Last week, Hugh Grant was awarded a six-figure sum from the Daily Mirror Group for a breach of his human right to privacy. The DMG admitted that it had turned a ‘blind eye’ to the unlawful tapping of his phone by its journalists over decades. The compensation he said he would give to the charity ‘Hacked Off’ which was founded to lobby the Government about press intrusion.
But what is all the fuss about, you may ask? Hugh Grant has made a lot of money from being an actor, he should accept that his private life is of interest to the public and journalists are paid to find stories which sell newspapers.
William Hague is on record as having said ‘If you have nothing to hide, you have nothing to fear’.
We live in a world where privacy is a thing of the past. Everywhere we go, cameras are watching us – we accept this intrusion, to keep us safe, our mobile phones tell the world where we are at any time – we accept this intrusion as vital evidence in catching criminals – every-time we use our browser, we leave a foot print about who we are, what we like and what motivates us – we accept it, because the internet gives us more of what we want. Most of us do not care, we are neither famous nor rich, the public is simply not interested in what we do or say, it does not materially affect our lives.
The reason why Hugh Grant took the DMG to court and supports Hacked Off is not that a few journalists listened to his private conversations – but that they could ruin him. Look at how the stories about Kevin Spacey and Woody Allen have affected their lives. People won’t want to work with them, their films may be boycotted, the public has no sympathy.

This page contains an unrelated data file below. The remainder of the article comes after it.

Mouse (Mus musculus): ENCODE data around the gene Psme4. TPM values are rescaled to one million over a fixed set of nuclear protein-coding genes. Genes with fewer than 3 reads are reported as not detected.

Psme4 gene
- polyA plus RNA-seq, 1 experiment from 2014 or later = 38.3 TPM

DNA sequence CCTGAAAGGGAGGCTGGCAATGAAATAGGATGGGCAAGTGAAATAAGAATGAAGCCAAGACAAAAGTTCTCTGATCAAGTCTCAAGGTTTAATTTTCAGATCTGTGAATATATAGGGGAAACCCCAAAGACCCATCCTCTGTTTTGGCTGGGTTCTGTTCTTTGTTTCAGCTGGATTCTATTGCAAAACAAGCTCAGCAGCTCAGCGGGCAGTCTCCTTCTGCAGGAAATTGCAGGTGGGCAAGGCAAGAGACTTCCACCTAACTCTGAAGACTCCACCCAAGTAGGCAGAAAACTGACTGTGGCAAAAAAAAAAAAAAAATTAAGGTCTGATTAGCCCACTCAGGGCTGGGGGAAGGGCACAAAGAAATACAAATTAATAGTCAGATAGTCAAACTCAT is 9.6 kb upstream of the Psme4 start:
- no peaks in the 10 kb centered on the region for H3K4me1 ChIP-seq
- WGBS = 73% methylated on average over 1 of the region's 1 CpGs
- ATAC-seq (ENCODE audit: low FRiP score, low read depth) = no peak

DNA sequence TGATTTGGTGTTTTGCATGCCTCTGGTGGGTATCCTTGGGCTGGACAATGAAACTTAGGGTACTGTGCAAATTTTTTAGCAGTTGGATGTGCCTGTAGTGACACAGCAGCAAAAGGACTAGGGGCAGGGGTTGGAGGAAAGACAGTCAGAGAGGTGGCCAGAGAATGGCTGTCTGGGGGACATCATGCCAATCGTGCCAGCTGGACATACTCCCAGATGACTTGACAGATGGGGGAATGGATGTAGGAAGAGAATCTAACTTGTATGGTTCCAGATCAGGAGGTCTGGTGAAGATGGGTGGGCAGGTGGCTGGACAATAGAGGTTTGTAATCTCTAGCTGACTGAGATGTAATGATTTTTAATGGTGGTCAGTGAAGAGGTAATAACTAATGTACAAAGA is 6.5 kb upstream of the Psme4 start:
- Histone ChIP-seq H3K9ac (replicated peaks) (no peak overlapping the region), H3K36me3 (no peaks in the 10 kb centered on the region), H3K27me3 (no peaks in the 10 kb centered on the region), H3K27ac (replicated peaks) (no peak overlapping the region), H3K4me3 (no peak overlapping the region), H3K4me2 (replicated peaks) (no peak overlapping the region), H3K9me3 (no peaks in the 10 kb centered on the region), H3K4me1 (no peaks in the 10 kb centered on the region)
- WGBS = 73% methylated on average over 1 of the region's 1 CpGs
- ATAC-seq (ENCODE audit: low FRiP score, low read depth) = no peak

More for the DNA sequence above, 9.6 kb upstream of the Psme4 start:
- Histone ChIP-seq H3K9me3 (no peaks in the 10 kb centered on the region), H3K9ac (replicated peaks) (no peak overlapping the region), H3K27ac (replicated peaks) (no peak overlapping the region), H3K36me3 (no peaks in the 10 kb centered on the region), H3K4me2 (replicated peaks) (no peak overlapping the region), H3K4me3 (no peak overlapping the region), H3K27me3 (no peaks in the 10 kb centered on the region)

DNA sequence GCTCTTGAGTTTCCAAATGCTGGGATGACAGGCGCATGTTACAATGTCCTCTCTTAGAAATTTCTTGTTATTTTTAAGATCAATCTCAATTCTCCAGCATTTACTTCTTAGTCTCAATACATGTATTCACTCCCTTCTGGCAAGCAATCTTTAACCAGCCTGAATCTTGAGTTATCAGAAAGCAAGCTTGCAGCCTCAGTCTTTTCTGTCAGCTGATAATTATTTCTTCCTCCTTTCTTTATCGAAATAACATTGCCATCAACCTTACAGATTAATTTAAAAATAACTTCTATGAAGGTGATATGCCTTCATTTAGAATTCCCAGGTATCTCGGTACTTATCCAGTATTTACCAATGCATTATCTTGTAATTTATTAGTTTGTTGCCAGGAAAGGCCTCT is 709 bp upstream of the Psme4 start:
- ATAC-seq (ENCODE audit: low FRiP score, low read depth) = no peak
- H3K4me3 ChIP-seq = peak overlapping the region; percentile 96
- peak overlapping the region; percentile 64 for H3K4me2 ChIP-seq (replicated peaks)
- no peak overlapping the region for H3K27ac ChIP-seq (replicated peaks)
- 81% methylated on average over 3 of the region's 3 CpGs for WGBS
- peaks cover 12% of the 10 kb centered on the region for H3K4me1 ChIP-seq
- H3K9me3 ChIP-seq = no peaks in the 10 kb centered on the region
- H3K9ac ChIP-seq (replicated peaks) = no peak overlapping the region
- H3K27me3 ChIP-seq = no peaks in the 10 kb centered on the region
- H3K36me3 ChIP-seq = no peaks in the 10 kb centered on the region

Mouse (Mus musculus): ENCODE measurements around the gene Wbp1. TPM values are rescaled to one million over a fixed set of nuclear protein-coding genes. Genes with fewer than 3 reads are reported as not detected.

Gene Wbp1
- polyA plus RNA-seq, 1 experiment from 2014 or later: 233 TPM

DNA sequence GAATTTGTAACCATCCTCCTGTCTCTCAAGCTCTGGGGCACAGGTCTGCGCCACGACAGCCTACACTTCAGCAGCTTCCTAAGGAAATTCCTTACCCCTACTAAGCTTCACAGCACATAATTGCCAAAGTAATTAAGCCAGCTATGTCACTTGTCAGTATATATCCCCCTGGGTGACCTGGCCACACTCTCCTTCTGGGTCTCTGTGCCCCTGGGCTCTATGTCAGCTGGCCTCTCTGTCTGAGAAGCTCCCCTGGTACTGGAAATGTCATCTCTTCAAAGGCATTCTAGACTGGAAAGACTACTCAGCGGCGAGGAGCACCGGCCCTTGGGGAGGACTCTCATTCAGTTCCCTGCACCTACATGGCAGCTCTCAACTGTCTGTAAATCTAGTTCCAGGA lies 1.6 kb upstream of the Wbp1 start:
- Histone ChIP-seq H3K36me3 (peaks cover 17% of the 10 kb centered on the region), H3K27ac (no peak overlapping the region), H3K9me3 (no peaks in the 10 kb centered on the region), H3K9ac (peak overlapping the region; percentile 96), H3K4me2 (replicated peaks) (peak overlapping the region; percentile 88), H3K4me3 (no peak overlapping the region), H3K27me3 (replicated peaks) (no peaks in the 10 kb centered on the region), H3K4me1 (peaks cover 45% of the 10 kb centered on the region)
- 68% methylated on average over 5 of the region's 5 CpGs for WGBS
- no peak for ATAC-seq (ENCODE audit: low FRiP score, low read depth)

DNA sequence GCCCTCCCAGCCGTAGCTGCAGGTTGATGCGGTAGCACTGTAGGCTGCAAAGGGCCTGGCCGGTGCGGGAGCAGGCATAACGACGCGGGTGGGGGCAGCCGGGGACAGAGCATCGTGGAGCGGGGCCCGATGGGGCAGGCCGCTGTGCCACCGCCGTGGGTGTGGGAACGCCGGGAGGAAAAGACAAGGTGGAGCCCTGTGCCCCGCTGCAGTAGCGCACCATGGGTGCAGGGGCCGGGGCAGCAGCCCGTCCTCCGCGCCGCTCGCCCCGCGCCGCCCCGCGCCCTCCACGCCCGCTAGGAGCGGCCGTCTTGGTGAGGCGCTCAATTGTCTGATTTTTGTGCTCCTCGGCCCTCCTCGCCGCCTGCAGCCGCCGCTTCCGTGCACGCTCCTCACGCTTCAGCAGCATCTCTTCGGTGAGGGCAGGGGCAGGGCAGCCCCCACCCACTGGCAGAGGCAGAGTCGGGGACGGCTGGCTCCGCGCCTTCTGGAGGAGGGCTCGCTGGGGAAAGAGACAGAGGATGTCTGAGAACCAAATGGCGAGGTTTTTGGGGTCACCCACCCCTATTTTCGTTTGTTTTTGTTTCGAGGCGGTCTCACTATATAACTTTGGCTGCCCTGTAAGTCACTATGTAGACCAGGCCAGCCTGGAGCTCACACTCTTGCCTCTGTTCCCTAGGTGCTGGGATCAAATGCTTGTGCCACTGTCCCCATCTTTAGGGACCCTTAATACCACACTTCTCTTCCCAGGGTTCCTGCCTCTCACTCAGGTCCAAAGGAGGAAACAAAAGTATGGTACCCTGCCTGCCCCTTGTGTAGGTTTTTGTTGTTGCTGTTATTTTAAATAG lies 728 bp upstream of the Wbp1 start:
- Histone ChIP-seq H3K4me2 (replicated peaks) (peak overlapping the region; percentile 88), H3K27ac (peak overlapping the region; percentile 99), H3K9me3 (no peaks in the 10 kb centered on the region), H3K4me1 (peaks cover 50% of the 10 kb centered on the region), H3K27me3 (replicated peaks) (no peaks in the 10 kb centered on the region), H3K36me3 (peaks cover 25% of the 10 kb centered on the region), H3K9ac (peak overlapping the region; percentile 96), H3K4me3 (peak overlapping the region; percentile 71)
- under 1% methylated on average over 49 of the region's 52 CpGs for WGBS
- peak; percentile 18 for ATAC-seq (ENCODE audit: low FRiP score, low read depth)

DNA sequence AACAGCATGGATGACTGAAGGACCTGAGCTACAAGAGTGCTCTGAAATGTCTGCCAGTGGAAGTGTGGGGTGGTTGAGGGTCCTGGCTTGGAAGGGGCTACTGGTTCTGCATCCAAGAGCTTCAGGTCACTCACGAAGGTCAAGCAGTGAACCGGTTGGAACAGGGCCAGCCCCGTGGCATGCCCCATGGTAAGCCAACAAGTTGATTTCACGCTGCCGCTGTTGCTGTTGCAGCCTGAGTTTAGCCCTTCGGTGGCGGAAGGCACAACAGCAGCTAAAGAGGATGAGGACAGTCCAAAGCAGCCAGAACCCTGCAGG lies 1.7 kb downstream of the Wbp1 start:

Politicians can similarly be affected. Would the knowledge that Tony Blair smoked pot at university, or that John Major tucks his shirt into his underpants, or Trump paid a pin up girl to keep quiet about their affair affect how you vote?
Max Mosley, youngest son of Sir Oswald Mosely and Diana Mitford, said that the invasion of his privacy was ‘theft’. He will not be remembered for his presidency of the FIA, his contribution to the safety of motor racing, his physics degree, or his work as a barrister, but for the images of his naked buttocks and orgy with five women, one dressed in a military uniform. Is he now overlooked for offices, positions or invitations, due to the fact that he liked a ‘gang bang’?
In today’s world of invasive technology, we cannot stop the collation of information about our private life – the genie is out of the bag, and no amount of lobbying and campaigning is going to put it back in. But it is not the information we need to worry about, it is how it is to be used, by whom and for what purpose – and of most relevance whether it will materially affect us.
Governments across the world want to raise as much tax as they possibly can. But Governments, like journalists are not above the law. Salacious stories about Hugh Grant may sell newspapers, but tapping phones to get them is illegal. Governments may wish to raise more taxes, but is the collection of offshore financial information, where there is no suspicion of tax evasion, an invasion of human privacy and an abuse of power?
It is neither morally nor legally wrong for UHNW individuals to transfer money to trustees in an offshore jurisdiction. The fact that this is then no longer owned by the tax payer, is a matter for legislators to devise anti-avoidance legislation. It may be irritating, for governments to see so much money out of their tax reach, but this is no justification to invade their privacy and attack them.
Of course, there are some people who have set up trusts offshore who never intended to cede control to the trustees. These people should, in my opinion, be reported under an obligation which the OECD could initiate, to declare a suspicion of tax evasion. But surely it is not right for the government to collect and exchange all sensitive financial information, regardless of any suspicion that tax is being evaded?
Furthermore, it is not a good use of public funds to engage in fishing exercises, and to attack legitimate structures offshore which will only lead to the loss of thousands of pounds in professional fees and little if anything to show for it for the Treasury.
By all means, Governments should pursue tax cheats and dodgers, but they should not waste precious public money chasing butterflies.
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